The Irish have tabled a draft resolution in the United Nations General Assembly—
- calling on powers producing nuclear weapons to refrain from relinquishing control to any nation not possessing them.1
- calling on powers not possessing such weapons to refrain from manufacturing or attempting to acquire them.
- The United Kingdom supports this resolution, which contains the substance of the United Kingdom proposal for a declaratory resolution put forward in August but dropped because of the unfavourable response it received.
- Australia has a general interest in seeing that Western Defence arrangement are not weakened, especially vis-à-vis Communist China. The Australian attitude on the dissemination of nuclear weapons, as expressed in the brief to our delegation on the Irish item last year, was as follows:
- we were opposed to any extension, beyond the then three, of the number of powers capable of manufacturing nuclear weapons;
- we could correspondingly support the banning of uncontrolled transfer of ownership of nuclear weapons by the present nuclear powers to other countries;
- at the same time, we could not accept any prohibition against arrangement for the stationing of nuclear weapons in other countries with the supplier retaining control. Such a prohibition would cut across the arrangements made by the USA in support of its NATO allies. We were also concerned to keep open the possibility of nuclear weapons being stationed in Australia under similar arrangements, should this ever prove necessary for our defence.
(These views derived from your statements2 of 19 and 20 September 1957, when you said that manufacture of nuclear weapons should be confined if possible to the three Great Powers, but you did not exclude the possibility of future 'procurement' by Australia.)
The above considerations still apply, and it would seem therefore that Australia should support the aims of the Irish resolution only if the 'key-to-the-cupboard'3 arrangements, and their possible applicability to Australia, are not impaired. Defence have expressed some concern over the phrase 'and from otherwise attempting to acquire them' at the end of paragraph (3) since this wording is general enough to be interpreted as excluding the stationing of nuclear weapons and missiles abroad with the supplier retaining control.
- In addition the resolution appears to be contrary to the Australian Defence principle4 that Disarmament commitments should not be entered into without prior assurance of effective verification, inspection and control. The United Kingdom argues that in this field inspection and control is not feasible and that to insist on it only serves 'to bring the law into contempt'.
- As we informed the United Kingdom in a commentary on their Aide Memoire of 24th August, 19605—
'It may be that this principle does not operate fully in the particular case of an undertaking not to transfer or manufacture nuclear weapons. Nevertheless, to allow an exception to the Western principle in this case, even given the probable impossibility of effective control, might be exploited by the Soviet Union as a precedent and place the West at a disadvantage in future disarmament negotiations. In the first place it might be taken as indicating a willingness to pronounce on the feasibility or otherwise of control over a particular disarmament measure without the benefit of prior technical study; and secondly, it might be taken as committing us to the position that whenever it was felt (or known as a result of joint study) that control was impossible, it would be appropriate to enter into a declaratory undertaking'.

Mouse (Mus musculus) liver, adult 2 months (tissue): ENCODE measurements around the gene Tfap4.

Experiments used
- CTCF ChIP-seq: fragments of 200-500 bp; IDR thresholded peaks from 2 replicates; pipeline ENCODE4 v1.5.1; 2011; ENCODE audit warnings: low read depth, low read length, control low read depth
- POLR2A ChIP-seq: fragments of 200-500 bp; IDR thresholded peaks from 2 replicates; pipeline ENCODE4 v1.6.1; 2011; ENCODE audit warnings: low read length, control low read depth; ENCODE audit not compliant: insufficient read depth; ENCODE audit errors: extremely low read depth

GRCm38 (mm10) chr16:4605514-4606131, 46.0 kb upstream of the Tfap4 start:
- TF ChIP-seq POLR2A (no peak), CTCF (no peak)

- If effective control and inspection of a ban on the transfer of nuclear weapons are not possible, insistence on these prerequisites will not help us to prevent China from acquiring either weapons or knowledge. Western support of a declaratory resolution might even afford Russia the opportunity of making a similar declaration and thus bolster Russian resistance (which UK claims to exist) to Chinese demands. However, account should be taken of the fact that Communist China would not in any way be bound by the resolution.
- United States, Canada, France and Italy are all expected to abstain from voting. These countries have objections to entering a disarmament commitment without guarantees of effective verification, inspection and control. They also, in varying degrees, share our doubts about the effect of the Irish resolution on the 'key to the cupboard' arrangements.
- Our delegation is at present instructed to 'oppose any draft resolution which would have the effect of prohibiting the stationing of nuclear weapons in other countries with the supplier retaining control—e.g. United States “key to the cupboard” arrangements in the United Kingdom and Europe in support of NATO'. It would seem preferable for them to join the United States and Canada in abstaining on the text as it now stands.
- It is therefore recommended that, unless amendments are adopted which the United States accept as ensuring that the applicability of the 'key to the cupboard' arrangements is not impaired, the Australian delegation should abstain from voting. A draft telegram to the Delegation in New York is attached.
[NAA: A1838, 919/14/1 part 1]